Dreaming In Code

book by Scott Rosenberg about OSAF in particular, and the general frustration of all parties in building software. Software Engineering, Big Project, etc.


The manuscript was turned in in late 2005! The Book Publishing crowd has to do better than this.

Scott Rosenberg blog post on progress at OSAF in the last year.

  • he linked to recent Katie Parlante post listing specific accomplishments. The Preview release around April 2007 (described below) should be a good release for people to try out Chandler and Cosmo for the first time.

    • We're going to host Cosmo (the Calendar server) as a free service starting in March or April (when Preview is ready).
  • he also linked to a June'2006 post about finally taking the [approach](http://wiki.osafoundation.org/bin/view/Journal/Process Description) [of](http://wiki.osafoundation.org/bin/view/Journal/One Dot Zero Target User) Fo Cus-ing on some Persona-s and User Scenarios.

My summary

  • it doesn't really "sing" to me - the sections specific to the OSAF project itself are too soft/fuzzy/general. So, while it touches on lots of issues that come up along the way, you don't really get any depth of insight into it.

  • but if you're a non-techie interested in the world of software, it's probably the best way to get a little glimpse into a specific project while placing that in the context of the history of computers, software, and attempts at improving complex systems.

  • and if you've fallen into the programming profession, and haven't read Fred Brooks or Jerry Weinberg, etc., then this is probably a good book to start you getting more into the Culture.

Joel Spolsky review (Joel gets a couple pages in the book)

  • Scott Rosenberg's excellent new book, which was supposed to be a Soul Of A New Machine for the hottest Open Source Start Up of the decade, ends up, in frustration, with Scott cutting the story short because Chandler 1.0 was just not going to happen any time soon (and presumably Rosenberg couldn't run the risk that we wouldn't be using books at all by the time it shipped, opting instead to absorb knowledge by taking a pill).

  • Number two, you hired programmers before you designed the thing. Because the only thing harder than trying to design software is trying to design software as a team. I can't tell you how many times I've been in a meeting with even one or two other programmers, trying to figure out how something should work, and we're just not getting anywhere. So I go off in my office and take out a piece of paper and figure it out. The very act of interacting with a second person was keeping me from concentrating enough to design the dang feature. What kills me is the teams who get into the bad habit of holding meetings every time they need to figure out how something is going to work. Did you ever try to write poetry in a committee meeting?

  • The only concrete design ideas, as far as I could tell from Rosenberg's book, were "peer-to-peer," "no silos," and "natural language date interpretation." This may be the a limitation of the book, but the initial design sure seemed to be extremely vague.

  • Indeed, I think the idea of "No Silos" is most appealing to architecture astronauts... This is usually a terrible User Interface design technique. The way you make users understand your program model is with Metaphor-s. When you make things look, feel, and most importantly, behave like things in the Real World, users are more likely to figure out how to use the program, and the app will be easier to use. When you try to combine two very dramatically different real-world items (email and appointments) into the same kind of thing in the user interface, Usability suffers because there's no longer a real-world metaphor that applies.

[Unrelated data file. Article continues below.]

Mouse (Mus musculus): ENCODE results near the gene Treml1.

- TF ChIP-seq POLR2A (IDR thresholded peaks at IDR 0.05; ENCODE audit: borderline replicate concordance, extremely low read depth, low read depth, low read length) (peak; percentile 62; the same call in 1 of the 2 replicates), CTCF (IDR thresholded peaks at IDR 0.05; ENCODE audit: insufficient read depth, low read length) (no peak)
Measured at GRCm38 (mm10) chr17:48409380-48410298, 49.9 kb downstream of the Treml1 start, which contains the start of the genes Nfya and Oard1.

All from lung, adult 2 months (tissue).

• I'm not sure I agree with this at all. (Object Browser)

      • LifeStreams certainly took a limited approach to this with some success.

      • though I agree that trying to map an EMail (message? thread?) to some other object type is always going to lead to headaches, because (a) it probably maps to multiple other objects, and (b) you don't want all the background schmutz that comes along with the narrative of email.

      • so maybe what you want is an easy to way to spawn linked objects, keeping visible Two Way Links everywhere, so that you can jump from a To-Do List item to the email that generated it, to the Calendar entry with the meeting to discuss it, etc.

The book notes that OSAF has many more Women managing than most software organization. Ouch, not a great case-study to encourage more of that...

Dec'2007: Mark Bernstein [gives](http://markbernstein.org/Dec0701/Dreaming In Code.html) his perspective. Chandler sure scared me, since it was announced shortly after Eastgate committed to Tinderbox, stems from one of the same inspirations - Kapor's Lotus Agenda - and sought to address some of the same problems. Because Chandler overlaps so much with TinderBox, I find it difficult to write about the project with confidence... What Rosenberg doesn't capture - because Chandler seldom captured it - is the way software actually gets written: in slow, steady segments, in dashing sprints, in long nights of inspiration, in weeks of staring at the screen, but always - in the end - by one or two people working to get something to work. In practice, this usually means one or two people imagining how it might work, and then making it happen. There wasn't enough of this in Chandler, and when it did happen, it too often happened to infrastructure, deep in foundations that were expected to underpin grand structures that were never built.

Alternate semi-related book: novel The Dead Line by Tom De Marco.

Boy, I hope there's an embedded writer at OLPC.

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